December 2013 Bar Bulletin
Lessons In Private Practice: Crafting a Fee Agreement To Cover All the Bases
By Mike Caryl
[This is the second installment of an article begun last month on fee agreement and billing practices basics. The first installment addressed best practices in full disclosure of fees and billing practices at intake. This second installment addresses how best to approach drafting and presenting written fee agreements to the client.]
As was emphasized in the first installment of this article, lawyers should always draft their own fee agreements. There is nothing wrong with using a form fee agreement in frequently performed client engagements, such as handling a contingency fee, personal injury case, an hourly- or flat-fee agreement for criminal defense work, or an hourly-fee agreement for civil litigation.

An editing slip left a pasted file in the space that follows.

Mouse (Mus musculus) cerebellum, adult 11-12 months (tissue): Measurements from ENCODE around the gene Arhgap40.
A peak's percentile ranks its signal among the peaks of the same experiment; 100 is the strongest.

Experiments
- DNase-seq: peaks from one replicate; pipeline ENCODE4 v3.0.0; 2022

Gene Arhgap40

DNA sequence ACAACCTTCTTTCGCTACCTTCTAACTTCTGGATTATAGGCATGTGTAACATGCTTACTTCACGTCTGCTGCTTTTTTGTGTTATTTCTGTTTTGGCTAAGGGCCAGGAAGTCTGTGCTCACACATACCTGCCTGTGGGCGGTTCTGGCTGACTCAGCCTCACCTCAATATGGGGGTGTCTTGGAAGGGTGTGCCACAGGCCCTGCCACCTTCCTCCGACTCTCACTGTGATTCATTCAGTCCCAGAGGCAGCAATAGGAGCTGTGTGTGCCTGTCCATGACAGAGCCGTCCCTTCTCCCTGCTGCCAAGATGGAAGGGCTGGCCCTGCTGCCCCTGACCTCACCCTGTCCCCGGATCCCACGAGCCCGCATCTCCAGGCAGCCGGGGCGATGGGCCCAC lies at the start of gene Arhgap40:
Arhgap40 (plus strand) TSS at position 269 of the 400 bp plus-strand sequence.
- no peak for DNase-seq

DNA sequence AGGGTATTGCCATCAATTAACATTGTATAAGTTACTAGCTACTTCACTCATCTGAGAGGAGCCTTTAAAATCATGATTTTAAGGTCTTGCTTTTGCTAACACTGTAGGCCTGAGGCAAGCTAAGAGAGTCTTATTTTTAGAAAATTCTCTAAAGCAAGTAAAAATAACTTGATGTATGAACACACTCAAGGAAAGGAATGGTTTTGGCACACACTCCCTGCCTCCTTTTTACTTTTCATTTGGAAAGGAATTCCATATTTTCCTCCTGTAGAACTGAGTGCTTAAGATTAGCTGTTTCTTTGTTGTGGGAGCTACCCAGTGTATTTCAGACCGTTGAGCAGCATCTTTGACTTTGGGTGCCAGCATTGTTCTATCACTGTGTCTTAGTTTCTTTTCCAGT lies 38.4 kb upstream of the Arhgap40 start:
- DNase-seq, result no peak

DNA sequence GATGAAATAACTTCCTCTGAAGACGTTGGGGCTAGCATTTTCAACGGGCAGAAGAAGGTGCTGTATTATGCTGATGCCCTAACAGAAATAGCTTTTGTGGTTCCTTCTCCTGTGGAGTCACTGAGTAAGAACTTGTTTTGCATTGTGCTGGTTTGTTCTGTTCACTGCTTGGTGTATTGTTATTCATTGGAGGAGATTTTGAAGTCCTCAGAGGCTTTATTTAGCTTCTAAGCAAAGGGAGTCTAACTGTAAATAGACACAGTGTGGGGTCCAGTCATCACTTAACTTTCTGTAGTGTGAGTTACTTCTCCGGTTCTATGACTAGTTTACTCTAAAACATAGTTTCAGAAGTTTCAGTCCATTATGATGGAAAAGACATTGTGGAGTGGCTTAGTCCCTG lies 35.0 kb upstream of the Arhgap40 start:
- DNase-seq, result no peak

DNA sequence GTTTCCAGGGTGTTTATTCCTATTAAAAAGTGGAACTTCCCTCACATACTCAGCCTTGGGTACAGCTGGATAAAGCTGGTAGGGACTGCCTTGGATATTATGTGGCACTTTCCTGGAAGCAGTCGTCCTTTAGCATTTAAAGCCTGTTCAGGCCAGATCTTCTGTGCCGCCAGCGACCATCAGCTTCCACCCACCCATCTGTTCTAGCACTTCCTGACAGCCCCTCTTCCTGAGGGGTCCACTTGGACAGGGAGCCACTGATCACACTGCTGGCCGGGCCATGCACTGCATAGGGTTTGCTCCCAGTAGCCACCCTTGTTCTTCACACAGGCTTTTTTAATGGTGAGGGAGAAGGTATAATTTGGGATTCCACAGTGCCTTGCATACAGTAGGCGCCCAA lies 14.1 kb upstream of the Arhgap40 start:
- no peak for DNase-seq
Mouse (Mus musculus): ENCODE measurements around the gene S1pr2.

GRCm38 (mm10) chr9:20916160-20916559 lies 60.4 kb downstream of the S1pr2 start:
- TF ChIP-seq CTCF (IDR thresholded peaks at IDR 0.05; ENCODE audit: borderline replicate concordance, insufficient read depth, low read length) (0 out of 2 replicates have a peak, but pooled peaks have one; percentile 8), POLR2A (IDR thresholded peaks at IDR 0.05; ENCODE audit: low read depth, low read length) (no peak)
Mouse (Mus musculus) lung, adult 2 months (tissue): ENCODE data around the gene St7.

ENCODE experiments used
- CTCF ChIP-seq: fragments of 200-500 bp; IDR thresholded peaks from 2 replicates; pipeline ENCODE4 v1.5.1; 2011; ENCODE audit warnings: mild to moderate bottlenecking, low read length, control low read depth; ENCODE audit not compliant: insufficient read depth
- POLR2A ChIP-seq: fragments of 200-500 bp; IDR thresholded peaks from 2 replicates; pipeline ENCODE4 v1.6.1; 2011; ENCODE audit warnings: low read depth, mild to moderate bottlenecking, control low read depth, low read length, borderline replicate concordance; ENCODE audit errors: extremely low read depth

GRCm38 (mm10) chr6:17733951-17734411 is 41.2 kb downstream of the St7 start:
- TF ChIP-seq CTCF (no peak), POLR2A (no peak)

But the lawyer must determine what is important to put into that form agreement and give real thought to the language to be used. Such a form can be used repeatedly with minor modifications such as those relating to the scope of the engagement, the size of the required advance and the hourly rates to be charged. Using someone else's dusty old form with uncertain provenance is very unwise.
What Should Go into the Written Fee Agreement
The following is a non-exclusive list of what should be orally discussed in any intake interview:
The specific fee arrangements: